Back Maize benefits dairy industry

Date: 29 May 2014

Maize holds the key to building profitable and environmentally sustainable dairy systems of the future according to Raewyn Densley, Forage and Nutrition Specialist for Pioneer® brand products.

The majority of Nitrogen (N) leached on dairy farms comes from cow urine. Dairy cows are estimated to urinate 10-12 times per day. Each time they deposit around 2 litres of urine on an area that is just 0.2m2 in size. The volume of nitrogen in a urine patch (1000 kgN/ha) is greater than the annual plant uptake (300-700 kgN/ha/year) and this results in the build-up of soil nitrogen. Leaching losses from urine patches are high especially in the winter when rainfall is high.

Part of the problem is ryegrass-clover pasture which frequently contains more nitrogen than cows can utilise. The bigger the nitrogen surplus in the diet, the higher the amount of nitrogen excreted in the urine.
"Maize silage is a low crude protein, and therefore a low nitrogen feedstuff" says Densley. "Feeding maize silage in conjunction with pasture dilutes dietary protein levels and this in turn reduces the amount of nitrogen excreted in the urine".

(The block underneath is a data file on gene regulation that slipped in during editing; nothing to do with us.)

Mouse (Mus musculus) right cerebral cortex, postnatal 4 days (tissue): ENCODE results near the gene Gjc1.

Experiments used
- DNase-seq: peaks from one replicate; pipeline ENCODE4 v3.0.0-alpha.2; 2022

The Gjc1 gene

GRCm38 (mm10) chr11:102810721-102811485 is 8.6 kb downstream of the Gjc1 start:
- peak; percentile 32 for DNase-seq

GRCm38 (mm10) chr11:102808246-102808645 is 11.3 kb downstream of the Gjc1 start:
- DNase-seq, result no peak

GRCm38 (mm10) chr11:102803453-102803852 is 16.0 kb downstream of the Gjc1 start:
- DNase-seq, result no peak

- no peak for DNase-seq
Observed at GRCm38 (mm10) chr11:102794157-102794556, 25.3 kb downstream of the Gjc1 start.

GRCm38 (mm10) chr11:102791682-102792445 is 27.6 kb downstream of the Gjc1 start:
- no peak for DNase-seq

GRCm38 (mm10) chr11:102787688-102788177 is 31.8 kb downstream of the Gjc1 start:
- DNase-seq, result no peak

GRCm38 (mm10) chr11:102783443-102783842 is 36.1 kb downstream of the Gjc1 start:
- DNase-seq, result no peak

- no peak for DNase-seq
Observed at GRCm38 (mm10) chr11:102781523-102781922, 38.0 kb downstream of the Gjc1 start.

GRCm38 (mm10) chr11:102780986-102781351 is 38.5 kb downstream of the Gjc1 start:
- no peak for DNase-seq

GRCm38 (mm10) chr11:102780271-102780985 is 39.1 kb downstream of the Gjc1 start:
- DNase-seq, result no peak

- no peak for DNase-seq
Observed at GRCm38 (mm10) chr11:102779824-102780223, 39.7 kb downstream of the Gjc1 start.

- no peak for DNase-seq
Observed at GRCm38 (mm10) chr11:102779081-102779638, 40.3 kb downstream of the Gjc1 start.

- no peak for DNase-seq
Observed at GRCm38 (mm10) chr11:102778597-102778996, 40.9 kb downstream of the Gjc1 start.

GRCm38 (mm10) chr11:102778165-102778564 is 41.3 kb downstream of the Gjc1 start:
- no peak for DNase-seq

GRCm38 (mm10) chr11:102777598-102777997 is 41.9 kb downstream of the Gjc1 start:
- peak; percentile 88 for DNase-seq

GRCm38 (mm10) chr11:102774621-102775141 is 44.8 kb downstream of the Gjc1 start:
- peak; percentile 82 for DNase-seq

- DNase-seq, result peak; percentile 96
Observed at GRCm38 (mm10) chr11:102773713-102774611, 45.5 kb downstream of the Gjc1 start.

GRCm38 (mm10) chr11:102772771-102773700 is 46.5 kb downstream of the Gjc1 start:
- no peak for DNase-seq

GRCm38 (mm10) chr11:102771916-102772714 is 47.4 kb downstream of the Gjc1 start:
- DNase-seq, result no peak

Reducing dietary protein is not the only way maize can improve the environmental sustainability of dairy farms.
A two year on-farm study showed that maize silage crops grown on effluent paddocks with no additional fertiliser (no base, starter or sidedress) yielded an average of 26.1 tDM/ha and removed a massive 340 kg of nitrogen per hectare.

"Because it produces very high drymatter yields, the maize plant has a large requirement for nitrogen" says Densley. "Its deep (1.8 m) root system allows it to retrieve and utilise nitrogen which would otherwise leach into the ground water because it has dropped beneath the root zone of shallow-rooted pasture species".

Most farmers can significantly reduce N-leaching by growing maize silage on their effluent paddocks and feeding it to their herds over the autumn to spring period. Even greater reductions are possible when the maize silage is fed on a stand-off pad that allows cows to be kept off pasture.

For farmers who prefer to buy in feed, maize silage (7 - 9% crude protein) or maize grain (8% crude protein) will bring less nitrogen onto the farm than most other commonly available supplements including palm kernel (14% crude protein), wheat or barley (11% crude protein).

"Maize is a cost-effective option which allows farmers to meet environmental targets whilst remaining financially viable" says Densley. "Put simply you can have your cake and eat it too".